Feminista: Oh, sure. A switch is somebody who can function as a submissive type and can also function as a dominant type. For me, it fell along gender lines. Like, I would be dominant with women and I would be submissive with men. And I really had to critique that. Like, as a feminist, I could come up theoretically with all the ways in which it was fine to be a submissive and here's where ... You know, I've written about it, it's not an issue, and I don't have an issue with it, trust me, but what I had to do was really challenge myself and say, "Are you really submissive or do you just engage certain men this way?" Because when I would be out and about in the community I wouldn't be ... I wouldn't bow my head to any of them other dudes, like no, I'm not doing nothing you say, I ain't going to call you no sir, nothing. I was just like yo ...
Then it took a partner being like, "You don't have a submissive bone in your body." We said that, it was during an argument. I was like, "Well, that's actually true," and I started having to deconstruct that. Then what I realized ... And this is something that I actually now do workshops and stuff about, is I had to reconcile enjoying being a bottom for more of the physical things, like I identify as a sadomasochist so I do enjoy receiving pain, but that didn't make me submissive. And that's challenging a lot of the norms and the standards that we have in our community. Like, we equate a bottom with a submissive. And it's like, no, I actually just like the way these things feel and I like having someone else kind of inflict that on me or what have you. There's certain scenarios where I like to be choked, does that mean I'm a submissive? No. It means I like being choked. If I want a man to pay for things, does that make me a submissive? No. It means I like having men pay for shit.
So I had to challenge a lot of what I already believed, and I was like no, you know what, there's part of me that with a particular partner I may curl up like a little girl and do whatever, but that is not my standard or my general way of being. I am actually quite dominant and I would limit it only to women but then I realized, no, I can be dominant with men too and not just in the bed. I found that outside of the bed is when I really got the enjoyment of dominating men.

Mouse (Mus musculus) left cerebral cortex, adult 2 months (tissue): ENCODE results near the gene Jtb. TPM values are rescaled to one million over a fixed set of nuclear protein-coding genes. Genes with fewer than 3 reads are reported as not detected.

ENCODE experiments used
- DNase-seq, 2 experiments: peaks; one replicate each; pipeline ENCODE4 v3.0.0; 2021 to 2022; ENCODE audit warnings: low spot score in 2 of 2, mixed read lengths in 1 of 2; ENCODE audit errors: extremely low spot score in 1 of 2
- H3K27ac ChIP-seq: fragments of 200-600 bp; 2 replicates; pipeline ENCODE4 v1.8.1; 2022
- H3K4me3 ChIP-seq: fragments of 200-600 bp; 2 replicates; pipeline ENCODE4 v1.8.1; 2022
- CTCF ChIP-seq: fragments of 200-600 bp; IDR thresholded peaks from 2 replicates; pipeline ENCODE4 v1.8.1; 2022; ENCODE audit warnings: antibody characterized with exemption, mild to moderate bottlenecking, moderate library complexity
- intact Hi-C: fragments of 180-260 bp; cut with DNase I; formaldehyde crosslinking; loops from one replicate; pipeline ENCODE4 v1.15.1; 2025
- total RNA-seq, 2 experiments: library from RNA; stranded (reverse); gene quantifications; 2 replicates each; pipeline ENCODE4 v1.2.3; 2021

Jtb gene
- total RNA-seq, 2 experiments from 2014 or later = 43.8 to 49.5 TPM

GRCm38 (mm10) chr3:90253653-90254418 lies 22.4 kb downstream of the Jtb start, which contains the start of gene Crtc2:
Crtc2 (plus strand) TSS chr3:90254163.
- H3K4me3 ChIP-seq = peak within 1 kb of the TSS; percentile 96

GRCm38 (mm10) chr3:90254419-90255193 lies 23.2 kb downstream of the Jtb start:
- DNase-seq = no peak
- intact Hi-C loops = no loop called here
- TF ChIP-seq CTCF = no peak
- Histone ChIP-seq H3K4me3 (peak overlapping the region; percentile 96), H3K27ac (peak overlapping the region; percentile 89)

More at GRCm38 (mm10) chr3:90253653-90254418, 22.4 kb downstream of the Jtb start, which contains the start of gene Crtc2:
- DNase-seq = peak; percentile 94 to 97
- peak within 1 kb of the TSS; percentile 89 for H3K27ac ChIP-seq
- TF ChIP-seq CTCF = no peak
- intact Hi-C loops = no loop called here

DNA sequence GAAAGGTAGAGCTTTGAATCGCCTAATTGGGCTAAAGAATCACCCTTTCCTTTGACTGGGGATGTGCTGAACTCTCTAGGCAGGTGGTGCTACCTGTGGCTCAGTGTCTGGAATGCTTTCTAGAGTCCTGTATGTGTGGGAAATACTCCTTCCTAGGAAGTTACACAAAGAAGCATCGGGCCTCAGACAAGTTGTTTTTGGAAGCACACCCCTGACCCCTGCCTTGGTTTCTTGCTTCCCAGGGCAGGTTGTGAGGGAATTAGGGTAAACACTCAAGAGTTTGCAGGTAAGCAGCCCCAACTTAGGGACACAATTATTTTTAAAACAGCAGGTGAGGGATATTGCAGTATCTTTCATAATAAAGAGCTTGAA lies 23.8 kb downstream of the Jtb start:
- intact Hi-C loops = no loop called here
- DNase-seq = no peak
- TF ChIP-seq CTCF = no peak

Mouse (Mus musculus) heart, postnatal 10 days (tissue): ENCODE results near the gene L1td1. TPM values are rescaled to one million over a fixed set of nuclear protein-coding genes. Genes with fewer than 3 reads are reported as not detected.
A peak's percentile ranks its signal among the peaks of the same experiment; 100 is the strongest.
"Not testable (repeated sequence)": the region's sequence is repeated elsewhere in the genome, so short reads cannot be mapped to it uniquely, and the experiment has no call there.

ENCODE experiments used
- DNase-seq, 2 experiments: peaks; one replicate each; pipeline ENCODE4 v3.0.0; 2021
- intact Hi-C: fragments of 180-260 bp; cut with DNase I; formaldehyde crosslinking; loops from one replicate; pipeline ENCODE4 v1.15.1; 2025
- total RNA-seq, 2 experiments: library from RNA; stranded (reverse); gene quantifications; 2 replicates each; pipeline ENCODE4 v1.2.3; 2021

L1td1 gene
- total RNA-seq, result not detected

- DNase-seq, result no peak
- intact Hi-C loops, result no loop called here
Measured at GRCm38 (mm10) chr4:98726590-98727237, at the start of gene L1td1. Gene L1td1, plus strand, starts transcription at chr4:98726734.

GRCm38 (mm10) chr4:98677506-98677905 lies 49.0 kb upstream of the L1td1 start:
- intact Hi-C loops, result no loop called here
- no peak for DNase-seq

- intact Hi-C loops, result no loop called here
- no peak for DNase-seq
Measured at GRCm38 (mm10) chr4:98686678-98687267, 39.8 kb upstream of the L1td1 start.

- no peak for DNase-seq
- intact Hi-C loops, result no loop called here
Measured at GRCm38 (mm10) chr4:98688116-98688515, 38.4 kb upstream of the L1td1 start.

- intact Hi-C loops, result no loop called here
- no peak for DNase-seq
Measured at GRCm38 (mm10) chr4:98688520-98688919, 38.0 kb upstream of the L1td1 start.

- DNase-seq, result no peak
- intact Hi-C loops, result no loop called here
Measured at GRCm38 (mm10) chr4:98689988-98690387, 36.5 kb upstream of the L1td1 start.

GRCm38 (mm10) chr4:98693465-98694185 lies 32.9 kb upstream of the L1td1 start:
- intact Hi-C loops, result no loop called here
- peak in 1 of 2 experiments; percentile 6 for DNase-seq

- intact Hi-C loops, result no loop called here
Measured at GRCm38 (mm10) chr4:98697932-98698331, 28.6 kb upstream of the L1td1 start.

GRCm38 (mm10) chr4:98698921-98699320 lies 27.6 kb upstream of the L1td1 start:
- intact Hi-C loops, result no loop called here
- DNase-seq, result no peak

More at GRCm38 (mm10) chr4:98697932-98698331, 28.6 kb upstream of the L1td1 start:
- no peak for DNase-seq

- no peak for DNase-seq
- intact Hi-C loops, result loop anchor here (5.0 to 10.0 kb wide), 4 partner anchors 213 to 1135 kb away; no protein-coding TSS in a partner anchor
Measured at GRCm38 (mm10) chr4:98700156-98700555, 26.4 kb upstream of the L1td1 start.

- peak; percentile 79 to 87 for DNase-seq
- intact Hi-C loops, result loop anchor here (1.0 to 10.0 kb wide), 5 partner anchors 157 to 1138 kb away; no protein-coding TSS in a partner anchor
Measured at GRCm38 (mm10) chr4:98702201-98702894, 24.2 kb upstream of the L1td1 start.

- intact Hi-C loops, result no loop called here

And so I allowed myself to evolve over the years and fully embrace the fact that I identify as a Dom who happens to be a sadomasochist.
Feminista: Yeah. So after 21 years, that's where I am right now.
Erica: So, just to dig a little deeper into that piece, did you deal with a ... I mean, when you thought for so long, I am this type of person, and then slowly come to realize no, that isn't who I am anymore, or who I ever was, how did you ... what was your thinking, what was your thoughts behind it? Did you feel like you were having some sort of crisis or ... I don't want to say crisis but how did you handle that?
Feminista: Honestly, I think my biggest concern, because I am so well known, because I'm well known in the community and also out, it's like how will people receive this? Like, will they think that I was a fraud or they think I was whatever, and that's why I'm very delicate about how I explain this process and for those who are maybe newer to this lifestyle or newer to kink, letting people know you have permission to change. Like, you may identify one way now and then a few months from now you're like you know what, that doesn't really work for me, and it's okay. Don't let anyone pigeon hole you.
So for me, I think that was probably the biggest concern because people look up to me, and then I wrote this book but then I realized when I started writing the sequel, I started writing the sequel three and a half years ago, believe it or not, and I wanted my primary character to be a Dom, a woman Dom. And I said, "I'm going to explore this." And I actually think through writing that I was like, you know you're writing yourself, right? And I'm like, but how am I writing myself? So it wasn't crisis, it was more like just let the spirit move you-
Kenrya: Get yourself that space, yeah.
Feminista: Get yourself that space, go with what feels good and what feels right, and I had fallen back from the community a bit, I was in a rather tumultuous relationship, and when I ended that I said, you know what? I need to reconnect with my people but I'm going to do it in the most authentic way. So people who had known me in my previous form, they accepted and they have embraced it because again, I've always identified as a switch. So there's always been that there, it's just now I fully embrace it and you'll see more of that with me.
Kenrya: That's awesome.
Feminista: But if you're the right person then you might bring that other part out a little bit, you never know. I'm just open to whatever feels good. Are we fucking right? Is it good? Who cares!
Kenrya: That actually makes me think more broadly just about your career in general, from addressing street harassments, writing erotica to speaking at colleges and advocating women's health, I feel like you do a really good job of being your whole self in public and reflecting all of those pieces of yourself in your work. I'm wondering what the biggest challenges that you face in making space for all the things that you are and all the things that you do.